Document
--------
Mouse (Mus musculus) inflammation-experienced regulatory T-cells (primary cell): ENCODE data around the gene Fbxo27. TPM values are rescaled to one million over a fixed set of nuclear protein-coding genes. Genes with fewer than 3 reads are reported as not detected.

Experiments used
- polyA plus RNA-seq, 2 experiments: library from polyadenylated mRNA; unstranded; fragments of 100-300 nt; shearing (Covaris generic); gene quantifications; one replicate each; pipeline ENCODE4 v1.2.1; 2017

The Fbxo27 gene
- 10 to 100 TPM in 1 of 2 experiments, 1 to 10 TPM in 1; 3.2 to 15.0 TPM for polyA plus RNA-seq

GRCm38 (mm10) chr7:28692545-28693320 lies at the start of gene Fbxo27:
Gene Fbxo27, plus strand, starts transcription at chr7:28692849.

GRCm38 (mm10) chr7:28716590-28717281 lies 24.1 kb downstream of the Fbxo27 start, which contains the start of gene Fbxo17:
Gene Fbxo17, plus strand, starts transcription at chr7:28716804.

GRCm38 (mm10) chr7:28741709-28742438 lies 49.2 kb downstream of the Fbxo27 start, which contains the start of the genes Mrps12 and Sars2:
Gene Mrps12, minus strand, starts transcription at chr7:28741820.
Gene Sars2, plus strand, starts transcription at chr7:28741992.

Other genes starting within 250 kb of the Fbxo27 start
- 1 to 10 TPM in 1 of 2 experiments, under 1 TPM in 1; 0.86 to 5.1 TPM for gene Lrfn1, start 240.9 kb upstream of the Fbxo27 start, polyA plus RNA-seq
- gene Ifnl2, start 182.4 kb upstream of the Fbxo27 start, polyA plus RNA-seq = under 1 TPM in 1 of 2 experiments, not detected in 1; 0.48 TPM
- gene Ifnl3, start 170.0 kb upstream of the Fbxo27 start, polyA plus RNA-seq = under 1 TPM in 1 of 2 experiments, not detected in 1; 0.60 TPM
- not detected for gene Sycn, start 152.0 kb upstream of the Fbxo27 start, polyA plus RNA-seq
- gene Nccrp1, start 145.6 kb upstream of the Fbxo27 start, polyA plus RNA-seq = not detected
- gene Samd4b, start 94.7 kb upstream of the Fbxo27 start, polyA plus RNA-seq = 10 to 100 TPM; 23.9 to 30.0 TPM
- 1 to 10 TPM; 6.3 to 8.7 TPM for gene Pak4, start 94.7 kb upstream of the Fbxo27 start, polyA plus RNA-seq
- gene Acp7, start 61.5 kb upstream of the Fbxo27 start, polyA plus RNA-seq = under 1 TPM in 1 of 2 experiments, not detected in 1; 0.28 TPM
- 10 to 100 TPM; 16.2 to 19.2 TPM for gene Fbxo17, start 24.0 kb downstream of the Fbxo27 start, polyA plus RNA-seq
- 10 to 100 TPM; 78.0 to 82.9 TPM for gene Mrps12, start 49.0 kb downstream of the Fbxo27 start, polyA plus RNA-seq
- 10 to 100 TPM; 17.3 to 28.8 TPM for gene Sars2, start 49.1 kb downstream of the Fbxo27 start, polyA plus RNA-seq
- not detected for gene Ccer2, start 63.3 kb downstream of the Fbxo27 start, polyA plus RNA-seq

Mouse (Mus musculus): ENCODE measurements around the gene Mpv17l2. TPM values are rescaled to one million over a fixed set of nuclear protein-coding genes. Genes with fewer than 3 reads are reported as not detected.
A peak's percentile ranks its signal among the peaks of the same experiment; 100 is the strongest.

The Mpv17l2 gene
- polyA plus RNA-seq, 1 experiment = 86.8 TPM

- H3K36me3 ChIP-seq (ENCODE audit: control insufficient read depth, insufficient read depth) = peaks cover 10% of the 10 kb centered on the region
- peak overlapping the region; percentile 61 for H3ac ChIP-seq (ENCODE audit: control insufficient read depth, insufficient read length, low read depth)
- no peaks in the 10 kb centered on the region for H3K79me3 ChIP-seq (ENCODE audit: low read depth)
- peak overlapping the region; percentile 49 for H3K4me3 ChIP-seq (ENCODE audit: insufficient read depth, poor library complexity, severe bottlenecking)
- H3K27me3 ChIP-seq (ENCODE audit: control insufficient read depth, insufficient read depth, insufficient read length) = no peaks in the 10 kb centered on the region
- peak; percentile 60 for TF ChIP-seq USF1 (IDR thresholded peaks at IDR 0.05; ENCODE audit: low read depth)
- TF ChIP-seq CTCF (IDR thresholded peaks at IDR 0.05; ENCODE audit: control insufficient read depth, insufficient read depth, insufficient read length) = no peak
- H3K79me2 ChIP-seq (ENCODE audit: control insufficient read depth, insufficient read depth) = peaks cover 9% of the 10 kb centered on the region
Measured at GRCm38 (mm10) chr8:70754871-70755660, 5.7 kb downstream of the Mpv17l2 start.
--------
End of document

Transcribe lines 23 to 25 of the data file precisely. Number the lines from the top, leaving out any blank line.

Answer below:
- 10 to 100 TPM; 78.0 to 82.9 TPM for gene Mrps12, start 49.0 kb downstream of the Fbxo27 start, polyA plus RNA-seq
- 10 to 100 TPM; 17.3 to 28.8 TPM for gene Sars2, start 49.1 kb downstream of the Fbxo27 start, polyA plus RNA-seq
- not detected for gene Ccer2, start 63.3 kb downstream of the Fbxo27 start, polyA plus RNA-seq